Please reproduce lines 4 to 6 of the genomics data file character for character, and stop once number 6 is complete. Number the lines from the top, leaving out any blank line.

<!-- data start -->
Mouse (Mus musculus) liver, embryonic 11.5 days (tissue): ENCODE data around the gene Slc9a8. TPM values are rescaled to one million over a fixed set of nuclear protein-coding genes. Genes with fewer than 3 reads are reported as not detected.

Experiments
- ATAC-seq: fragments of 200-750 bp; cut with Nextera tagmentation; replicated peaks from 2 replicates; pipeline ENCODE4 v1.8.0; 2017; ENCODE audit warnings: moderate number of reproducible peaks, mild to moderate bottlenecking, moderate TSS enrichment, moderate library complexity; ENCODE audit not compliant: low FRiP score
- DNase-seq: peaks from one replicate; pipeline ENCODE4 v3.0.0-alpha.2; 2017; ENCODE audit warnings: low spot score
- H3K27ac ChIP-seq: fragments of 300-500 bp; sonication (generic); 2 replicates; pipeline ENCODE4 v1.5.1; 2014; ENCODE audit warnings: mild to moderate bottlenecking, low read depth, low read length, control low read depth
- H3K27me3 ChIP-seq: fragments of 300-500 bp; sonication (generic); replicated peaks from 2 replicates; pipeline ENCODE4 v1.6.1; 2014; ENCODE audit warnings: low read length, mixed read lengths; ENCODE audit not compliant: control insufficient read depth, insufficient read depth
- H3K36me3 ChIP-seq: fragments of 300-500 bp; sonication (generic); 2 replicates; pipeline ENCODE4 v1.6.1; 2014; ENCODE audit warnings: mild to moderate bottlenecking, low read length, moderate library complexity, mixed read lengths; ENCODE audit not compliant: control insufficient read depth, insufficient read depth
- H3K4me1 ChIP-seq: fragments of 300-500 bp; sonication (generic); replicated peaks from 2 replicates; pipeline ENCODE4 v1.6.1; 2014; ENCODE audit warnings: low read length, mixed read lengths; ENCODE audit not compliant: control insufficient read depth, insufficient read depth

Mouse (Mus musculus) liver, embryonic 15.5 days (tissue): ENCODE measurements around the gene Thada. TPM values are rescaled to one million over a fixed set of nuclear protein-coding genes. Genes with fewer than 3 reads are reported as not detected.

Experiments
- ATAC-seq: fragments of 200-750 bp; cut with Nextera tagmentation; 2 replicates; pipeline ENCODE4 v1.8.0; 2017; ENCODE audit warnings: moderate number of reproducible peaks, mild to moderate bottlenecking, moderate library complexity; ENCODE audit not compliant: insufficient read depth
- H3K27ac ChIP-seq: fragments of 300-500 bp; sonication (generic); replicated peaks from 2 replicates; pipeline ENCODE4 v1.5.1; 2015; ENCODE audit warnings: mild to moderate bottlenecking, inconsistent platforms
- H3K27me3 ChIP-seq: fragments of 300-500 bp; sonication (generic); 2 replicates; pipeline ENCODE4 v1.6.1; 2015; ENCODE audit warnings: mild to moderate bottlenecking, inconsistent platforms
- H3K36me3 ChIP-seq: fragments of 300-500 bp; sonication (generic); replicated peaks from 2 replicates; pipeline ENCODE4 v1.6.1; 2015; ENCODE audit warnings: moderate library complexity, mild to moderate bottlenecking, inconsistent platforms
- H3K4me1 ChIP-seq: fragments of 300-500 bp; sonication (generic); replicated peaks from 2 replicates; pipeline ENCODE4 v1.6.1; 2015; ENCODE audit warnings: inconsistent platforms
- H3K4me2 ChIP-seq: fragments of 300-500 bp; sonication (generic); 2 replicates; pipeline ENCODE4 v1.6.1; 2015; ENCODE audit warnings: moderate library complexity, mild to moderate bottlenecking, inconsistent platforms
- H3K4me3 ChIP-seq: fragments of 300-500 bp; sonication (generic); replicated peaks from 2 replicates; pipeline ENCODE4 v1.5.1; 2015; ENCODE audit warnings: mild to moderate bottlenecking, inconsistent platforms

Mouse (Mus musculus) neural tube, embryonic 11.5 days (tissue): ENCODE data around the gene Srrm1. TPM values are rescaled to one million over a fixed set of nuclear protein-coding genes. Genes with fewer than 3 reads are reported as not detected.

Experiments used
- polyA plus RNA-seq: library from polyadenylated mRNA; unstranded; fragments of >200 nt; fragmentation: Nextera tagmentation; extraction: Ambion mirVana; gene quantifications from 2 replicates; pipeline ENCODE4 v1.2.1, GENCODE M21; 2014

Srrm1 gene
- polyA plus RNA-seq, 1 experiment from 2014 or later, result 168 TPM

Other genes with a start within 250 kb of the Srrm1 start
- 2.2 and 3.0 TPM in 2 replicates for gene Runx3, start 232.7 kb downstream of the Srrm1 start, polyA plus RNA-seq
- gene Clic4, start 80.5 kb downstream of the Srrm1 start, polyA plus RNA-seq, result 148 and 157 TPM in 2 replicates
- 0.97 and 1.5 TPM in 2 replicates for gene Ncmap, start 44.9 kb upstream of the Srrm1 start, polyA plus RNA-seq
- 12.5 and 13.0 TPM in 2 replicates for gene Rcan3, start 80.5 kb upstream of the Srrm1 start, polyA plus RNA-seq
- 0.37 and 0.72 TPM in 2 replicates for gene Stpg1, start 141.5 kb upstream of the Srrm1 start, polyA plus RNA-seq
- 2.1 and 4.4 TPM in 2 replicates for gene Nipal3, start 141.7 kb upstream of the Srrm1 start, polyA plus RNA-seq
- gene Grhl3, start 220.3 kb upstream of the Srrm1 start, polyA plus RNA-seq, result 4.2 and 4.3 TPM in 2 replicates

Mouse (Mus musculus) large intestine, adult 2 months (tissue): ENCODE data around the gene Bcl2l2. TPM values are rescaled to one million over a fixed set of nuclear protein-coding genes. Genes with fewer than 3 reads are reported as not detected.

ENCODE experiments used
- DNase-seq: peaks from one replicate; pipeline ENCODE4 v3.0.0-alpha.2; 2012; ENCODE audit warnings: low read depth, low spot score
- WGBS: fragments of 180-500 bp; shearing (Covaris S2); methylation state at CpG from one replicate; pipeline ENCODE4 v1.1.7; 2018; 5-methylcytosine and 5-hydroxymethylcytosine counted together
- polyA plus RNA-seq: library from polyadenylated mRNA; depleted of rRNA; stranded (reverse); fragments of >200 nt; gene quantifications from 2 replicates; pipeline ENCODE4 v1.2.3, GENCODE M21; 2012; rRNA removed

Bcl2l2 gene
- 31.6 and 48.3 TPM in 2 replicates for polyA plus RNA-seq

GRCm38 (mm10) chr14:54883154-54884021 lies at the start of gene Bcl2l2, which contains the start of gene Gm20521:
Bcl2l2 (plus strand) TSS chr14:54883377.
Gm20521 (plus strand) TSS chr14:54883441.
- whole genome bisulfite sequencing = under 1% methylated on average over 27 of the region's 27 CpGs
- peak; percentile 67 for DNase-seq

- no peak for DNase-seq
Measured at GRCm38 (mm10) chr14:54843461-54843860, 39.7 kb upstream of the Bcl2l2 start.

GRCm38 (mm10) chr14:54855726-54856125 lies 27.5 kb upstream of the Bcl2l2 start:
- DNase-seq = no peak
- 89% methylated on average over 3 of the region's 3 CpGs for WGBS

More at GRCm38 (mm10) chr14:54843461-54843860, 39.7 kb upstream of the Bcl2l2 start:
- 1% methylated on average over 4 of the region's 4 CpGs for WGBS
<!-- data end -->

- DNase-seq: peaks from one replicate; pipeline ENCODE4 v3.0.0-alpha.2; 2017; ENCODE audit warnings: low spot score
- H3K27ac ChIP-seq: fragments of 300-500 bp; sonication (generic); 2 replicates; pipeline ENCODE4 v1.5.1; 2014; ENCODE audit warnings: mild to moderate bottlenecking, low read depth, low read length, control low read depth
- H3K27me3 ChIP-seq: fragments of 300-500 bp; sonication (generic); replicated peaks from 2 replicates; pipeline ENCODE4 v1.6.1; 2014; ENCODE audit warnings: low read length, mixed read lengths; ENCODE audit not compliant: control insufficient read depth, insufficient read depth